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I breathe like @Boo and slow it down, way down.  I also tuck the palm of my thumb into my solar plexus.

The rest will get you by, it is the anxiety about sleeplessness that has to go.

Some people like guided meditation tapes.

Are your screens turned off ?  It is recommended that you stop watching telly or your computer for at least an hour before bedtime.

OTC sleep aids work for me, and the Chamomile or Honey toddies from @notsmokinjo

When sleep is completely evasive, I get up and do something (NO computer or any screens). I am usually tired enough to sleep in an hour or so.

s

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I am thankfull for all of your tips, I really do appreciate you all thinking with me and with eachother. I decided to call my doctor tomorrow morning and discuss this with her. In general, I avoid medication if I can, but... now is not a general occasion. And my sleep is worth a lot to me! I think I want to give it one week and if it's not any better by then I'll contact her again and then she can subscribe me something without an appointment, because she knows what's going on. 

@notsmokinjoyou said somehing about flu and cold tablets....? What's that? And @Sazerac you are right about the screens. Tonight I am going to walk for one hour, then take a shower and go to bed. There will be no screens involved ;)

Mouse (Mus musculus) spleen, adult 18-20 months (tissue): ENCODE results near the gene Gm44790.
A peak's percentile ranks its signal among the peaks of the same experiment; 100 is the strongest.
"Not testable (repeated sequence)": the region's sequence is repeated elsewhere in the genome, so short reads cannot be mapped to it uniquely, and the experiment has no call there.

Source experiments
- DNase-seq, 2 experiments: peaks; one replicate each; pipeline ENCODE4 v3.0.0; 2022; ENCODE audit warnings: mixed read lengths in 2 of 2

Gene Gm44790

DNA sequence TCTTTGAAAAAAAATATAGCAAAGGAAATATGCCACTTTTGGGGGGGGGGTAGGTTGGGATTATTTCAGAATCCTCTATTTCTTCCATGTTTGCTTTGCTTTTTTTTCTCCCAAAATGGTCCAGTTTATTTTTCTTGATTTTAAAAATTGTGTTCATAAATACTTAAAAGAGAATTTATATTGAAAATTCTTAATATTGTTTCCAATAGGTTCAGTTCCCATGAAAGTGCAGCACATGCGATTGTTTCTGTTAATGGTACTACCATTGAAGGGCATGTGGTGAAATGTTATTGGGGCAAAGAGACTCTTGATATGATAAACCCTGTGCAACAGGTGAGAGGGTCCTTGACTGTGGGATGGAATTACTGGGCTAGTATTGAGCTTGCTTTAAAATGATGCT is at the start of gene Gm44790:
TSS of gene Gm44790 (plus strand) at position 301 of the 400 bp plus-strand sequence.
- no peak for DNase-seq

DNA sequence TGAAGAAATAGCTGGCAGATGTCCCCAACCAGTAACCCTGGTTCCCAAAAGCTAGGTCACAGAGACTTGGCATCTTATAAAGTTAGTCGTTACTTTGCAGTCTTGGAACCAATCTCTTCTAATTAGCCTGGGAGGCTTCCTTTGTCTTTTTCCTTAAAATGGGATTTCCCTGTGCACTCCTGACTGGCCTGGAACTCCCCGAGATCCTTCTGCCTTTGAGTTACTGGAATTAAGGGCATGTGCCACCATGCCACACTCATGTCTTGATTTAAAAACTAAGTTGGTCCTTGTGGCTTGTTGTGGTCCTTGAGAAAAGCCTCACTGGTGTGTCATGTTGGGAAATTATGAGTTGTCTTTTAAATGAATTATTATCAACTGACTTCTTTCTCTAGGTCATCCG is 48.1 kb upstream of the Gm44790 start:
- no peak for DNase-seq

Today I had some new triggers to digest. Holiday season is over, so there was a lot of traffic. Queing, no cigaret... ugh. Instead, I started thinking about how I can remove the stench from my house on wheels. I might make a project out of that, next weekend.

Many people asked me today how I am doing and although I think it's sweet, it was a bit too much. While I told them I'm doing surprisingly well, I'm like.... ahhh I want to run away for a cigaretbreak. So... went to the restroom and thought about what was really going on: I'm just not so good at being the center of attention. Besides that, I know the way it works... people will forget about it in some time, but for me the journey continues. And somehow that thought made me feel alone and thus craving for a smoke. This addiction has interesting ways of work... :34_rolling_eyes:

 

Lies debunked today: 

* I can't be in traffic jam without smoking. Well.... yes, ofcourse I can. Unfortunately, traffic jam is traffic jam and I am in it, smoke or no smoke :4_joy:

* I will never be able to drink coffee at work again, without wanting to smoke. Uh... yes I can drink coffee and just continue with what I am doing. But... for the first time I realised how disgusting this machine coffee actually is. And since I have these sleep issues, I will rule out coffee anyway, for some time. Kinda strange, since I came from at least 6 mugs a day. I guess body and mind are adjusting and maybe it's my job to give in to that for now. 

 

-edit- omg!!! Tomorrow evening it's a week already!!!

Edited by My life, my recovery